S&P retreated some more on decreasing volume while the show-on-the-hill dragged on. Ideally, one wants decline on decreasing volume, but these are not the kind of times one learns in the books, so, who knows what decreasing volume really means?
Nothing’s really changed from yesterday. But I noticed one very interesting development. Average True Range (ATR) on S&P has registered a high value not seen since April 2000. ATR does not give us any clue for a probable price direction. It simply is a measure of price volatility. Usually, extreme volatility happens near turning points. I am not sure if it is of any significance or not. There is no guarantee that it will not hit a higher number tomorrow. It is basically telling us how rudderless, confused and news-driven the market is – so easy to manipulate if some party has enough capital to send a shock wave in the future markets. It is very difficult to carry a sizable position; unless one has enough conviction as either a bull or a bear to sit through the churn.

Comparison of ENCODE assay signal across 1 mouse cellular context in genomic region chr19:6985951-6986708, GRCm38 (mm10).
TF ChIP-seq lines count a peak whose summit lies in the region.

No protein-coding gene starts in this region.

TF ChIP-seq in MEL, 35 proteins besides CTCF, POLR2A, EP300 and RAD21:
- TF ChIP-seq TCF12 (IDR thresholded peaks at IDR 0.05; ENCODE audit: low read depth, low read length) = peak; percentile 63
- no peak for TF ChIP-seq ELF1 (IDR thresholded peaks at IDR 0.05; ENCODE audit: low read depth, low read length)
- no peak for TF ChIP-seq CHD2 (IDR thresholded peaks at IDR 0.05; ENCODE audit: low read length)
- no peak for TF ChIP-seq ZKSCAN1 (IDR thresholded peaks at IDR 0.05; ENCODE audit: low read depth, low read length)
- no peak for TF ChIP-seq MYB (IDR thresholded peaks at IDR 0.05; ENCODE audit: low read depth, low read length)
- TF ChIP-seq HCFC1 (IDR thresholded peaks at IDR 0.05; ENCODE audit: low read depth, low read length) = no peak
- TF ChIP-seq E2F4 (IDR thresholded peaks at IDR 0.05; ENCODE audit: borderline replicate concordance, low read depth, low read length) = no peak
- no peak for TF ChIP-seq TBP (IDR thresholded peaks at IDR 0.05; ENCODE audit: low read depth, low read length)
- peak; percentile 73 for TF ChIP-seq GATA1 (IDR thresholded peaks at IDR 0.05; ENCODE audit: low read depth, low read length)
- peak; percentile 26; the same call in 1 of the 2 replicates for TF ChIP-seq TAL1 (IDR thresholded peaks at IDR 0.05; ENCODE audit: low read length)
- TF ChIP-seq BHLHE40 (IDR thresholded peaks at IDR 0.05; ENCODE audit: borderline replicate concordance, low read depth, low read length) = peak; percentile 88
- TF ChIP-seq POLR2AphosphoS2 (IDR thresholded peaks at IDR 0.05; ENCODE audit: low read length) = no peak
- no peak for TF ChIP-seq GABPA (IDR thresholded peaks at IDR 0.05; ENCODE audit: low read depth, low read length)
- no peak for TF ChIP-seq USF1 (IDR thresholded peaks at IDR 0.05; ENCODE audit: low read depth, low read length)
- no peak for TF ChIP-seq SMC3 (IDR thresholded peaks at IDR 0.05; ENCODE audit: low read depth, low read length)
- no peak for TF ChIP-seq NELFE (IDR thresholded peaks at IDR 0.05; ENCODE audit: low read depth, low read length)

Day traders, of course, love it. I know one who is having the time of his life. It's hard life, but he likes it.
On the weekly chart, S&P is nicely channelling down. It had a hard bounce off lower channel boundary, and is now pulling back. An optimist can say that it is forming a falling wedge, a pessimist can say all MAs on this chart are pointing down, and down it will continue. The positive divergences set on the recent low are still in place. But, it all depends on the outcome of the show-on-the-hill.
As I am typing this, futures are up, some say it’s because Buffett has decided to dump 5 billion into Goldman Sachs. It may change direction tomorrow. Markets as jittery as this can turn on anything. So, if I feel like I have to have a position, I may need to give it a wide room to gyrate.
I still am sticking to levels I computed in a previous post.